Introduction

Mosaics have common properties that allow us to apply well-tested indexes to measure their spatial properties.

Size, shape, and context are the more important attributes of each mosaic. The meaning of such measures that are often used without a clear statement is fundamental. Some measures are redundant or statistically correlated.

Nevertheless, today many indexes are available to evaluate a mosaic: Turnover, contagion, lacunarity, diversity, dominance, fractal characters are some of the more used metrics.

Most of these indexes are derived from landscape ecology, others from community or population ecology, but all are extremely important for evaluating the complexity of the mosaics.

The indexes can be divided into two broad categories: structural indexes and context indexes.

The structural indexes measure the inherent characteristics of a patch:

• Size (dimension of largest, smallest, etc.)

• Shape (relationship area/perimeter)

• Patch-matrix contrast

• Turnover (temporal replacement of patch types)

• Contagion (level of aggregation)

• Lacunarity (level of dispersion)

• Diversity (richness)

• Evenness (equal distribution)

• Dominance (level of concentration)

To evaluate species in a mosaic we can use spatial statistics like spatial autocorrelation defined by Sokal and Thomson (1987) as "the dependence of the value of a variable on values of the same variable at geographically adjoining locations." See also Hu and Moskat (1994).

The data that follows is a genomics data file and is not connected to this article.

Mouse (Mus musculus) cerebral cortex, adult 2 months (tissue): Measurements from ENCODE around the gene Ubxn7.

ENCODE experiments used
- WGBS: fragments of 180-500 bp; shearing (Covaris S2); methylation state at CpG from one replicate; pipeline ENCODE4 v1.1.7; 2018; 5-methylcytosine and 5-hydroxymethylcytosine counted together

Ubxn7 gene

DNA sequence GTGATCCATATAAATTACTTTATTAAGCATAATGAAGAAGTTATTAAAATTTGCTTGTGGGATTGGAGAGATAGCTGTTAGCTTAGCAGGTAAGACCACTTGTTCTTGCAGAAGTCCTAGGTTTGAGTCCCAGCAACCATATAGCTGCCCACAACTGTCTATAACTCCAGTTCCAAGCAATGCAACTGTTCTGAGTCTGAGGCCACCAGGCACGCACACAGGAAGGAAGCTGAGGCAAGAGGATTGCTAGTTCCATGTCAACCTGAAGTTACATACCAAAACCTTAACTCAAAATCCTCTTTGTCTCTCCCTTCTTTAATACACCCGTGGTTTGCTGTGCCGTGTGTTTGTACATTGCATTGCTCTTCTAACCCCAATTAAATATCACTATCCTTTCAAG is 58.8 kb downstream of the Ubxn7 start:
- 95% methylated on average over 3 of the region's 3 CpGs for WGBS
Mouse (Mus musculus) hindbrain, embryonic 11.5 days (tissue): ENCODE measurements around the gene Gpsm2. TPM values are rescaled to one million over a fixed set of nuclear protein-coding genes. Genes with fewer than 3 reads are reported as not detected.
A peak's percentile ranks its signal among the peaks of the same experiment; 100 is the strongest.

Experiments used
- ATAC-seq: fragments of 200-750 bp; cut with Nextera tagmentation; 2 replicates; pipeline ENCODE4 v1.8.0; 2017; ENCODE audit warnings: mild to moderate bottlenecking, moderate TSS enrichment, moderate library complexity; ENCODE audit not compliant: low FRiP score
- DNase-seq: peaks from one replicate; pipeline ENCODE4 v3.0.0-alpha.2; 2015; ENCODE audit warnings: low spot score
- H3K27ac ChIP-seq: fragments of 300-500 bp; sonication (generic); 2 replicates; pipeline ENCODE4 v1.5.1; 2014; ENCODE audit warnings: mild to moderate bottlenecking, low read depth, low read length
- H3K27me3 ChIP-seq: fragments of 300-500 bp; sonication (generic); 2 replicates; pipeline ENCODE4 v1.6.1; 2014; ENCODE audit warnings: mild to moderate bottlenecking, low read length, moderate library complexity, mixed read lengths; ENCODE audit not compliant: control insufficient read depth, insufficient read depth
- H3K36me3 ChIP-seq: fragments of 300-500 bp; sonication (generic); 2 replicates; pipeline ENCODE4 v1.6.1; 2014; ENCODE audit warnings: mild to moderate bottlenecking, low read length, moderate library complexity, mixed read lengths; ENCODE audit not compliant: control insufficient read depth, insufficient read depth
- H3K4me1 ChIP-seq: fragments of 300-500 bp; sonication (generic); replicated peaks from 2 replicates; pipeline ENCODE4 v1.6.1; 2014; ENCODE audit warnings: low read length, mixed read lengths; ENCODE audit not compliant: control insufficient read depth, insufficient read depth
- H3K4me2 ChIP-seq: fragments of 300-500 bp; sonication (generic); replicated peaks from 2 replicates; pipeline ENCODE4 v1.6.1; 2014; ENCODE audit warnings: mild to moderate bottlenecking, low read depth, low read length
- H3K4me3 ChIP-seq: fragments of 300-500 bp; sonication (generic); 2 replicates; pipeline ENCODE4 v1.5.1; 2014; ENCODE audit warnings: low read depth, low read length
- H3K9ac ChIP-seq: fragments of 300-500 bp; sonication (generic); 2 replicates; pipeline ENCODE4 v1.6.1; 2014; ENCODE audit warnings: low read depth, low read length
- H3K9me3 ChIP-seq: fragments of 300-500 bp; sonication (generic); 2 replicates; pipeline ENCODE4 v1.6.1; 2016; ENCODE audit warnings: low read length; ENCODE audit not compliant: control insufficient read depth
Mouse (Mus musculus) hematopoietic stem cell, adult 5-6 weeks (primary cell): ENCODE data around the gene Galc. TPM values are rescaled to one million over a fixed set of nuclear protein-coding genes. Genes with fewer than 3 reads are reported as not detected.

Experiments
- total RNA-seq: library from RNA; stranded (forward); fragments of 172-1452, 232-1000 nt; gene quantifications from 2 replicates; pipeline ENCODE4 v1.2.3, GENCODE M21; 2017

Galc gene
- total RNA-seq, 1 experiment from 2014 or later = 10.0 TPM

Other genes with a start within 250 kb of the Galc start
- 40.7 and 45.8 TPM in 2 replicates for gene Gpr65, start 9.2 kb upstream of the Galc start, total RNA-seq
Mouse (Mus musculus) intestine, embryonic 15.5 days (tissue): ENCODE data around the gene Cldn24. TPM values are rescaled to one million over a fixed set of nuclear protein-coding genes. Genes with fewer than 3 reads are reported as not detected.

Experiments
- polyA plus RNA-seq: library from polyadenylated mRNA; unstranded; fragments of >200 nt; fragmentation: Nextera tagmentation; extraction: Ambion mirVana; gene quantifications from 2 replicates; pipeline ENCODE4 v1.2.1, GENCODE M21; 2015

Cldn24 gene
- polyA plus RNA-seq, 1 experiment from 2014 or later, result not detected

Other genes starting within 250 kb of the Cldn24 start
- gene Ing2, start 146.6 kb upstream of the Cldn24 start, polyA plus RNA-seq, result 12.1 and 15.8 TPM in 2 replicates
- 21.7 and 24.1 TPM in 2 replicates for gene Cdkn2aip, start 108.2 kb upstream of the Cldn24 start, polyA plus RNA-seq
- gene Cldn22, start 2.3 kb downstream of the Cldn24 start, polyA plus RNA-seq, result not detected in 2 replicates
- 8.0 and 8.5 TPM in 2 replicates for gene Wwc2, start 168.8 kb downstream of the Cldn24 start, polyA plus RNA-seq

A. Farina, Ecology, Cognition and Landscape, Landscape Series 11, 95

DOI 10.1007/978-90-481-3138-9_7, © Springer Science+Business Media B.V. 2010

Generally the structural indexes deal with size and shape of the composing patches of a mosaic.

The context indexes measure the spatial attributes of the different categories of patches and the overall characteristics of the mosaic per se.

All the indexes can be applied efficiently only if a comparative action follows the measures.

The structural indexes are based on the assumption that every component of a mosaic is the product of interfering processes and that every typology of patches has per se a different behavior and role in the environment. Every patch may have specific characters, but it is not always true that these characters are perceived by a species that utilizes the patch. It seems important to calibrate the analysis to the organisms which we are interested in investigating. Often we use maps created by our interpretation of the mosaic and this is the great limit of spatial analysis.

A mosaic fragmented for a species can only be heterogeneous for another species (Fig. 7.1). The term fragmented means insulation of suitable patches, dispersed into a hostile matrix. Heterogeneous means that the resources are not found everywhere inside the suitable matrix.

(B) Patchiness

(B) Patchiness

y noise

Fig. 7.1 The different perception of the environmental discontinuity according to the specific caliber. A species can intercept an environmental discontinuity as a noise (heterogeneity) (A) or the patchiness as a barrier (hostility) (B)

y noise

Fig. 7.1 The different perception of the environmental discontinuity according to the specific caliber. A species can intercept an environmental discontinuity as a noise (heterogeneity) (A) or the patchiness as a barrier (hostility) (B)

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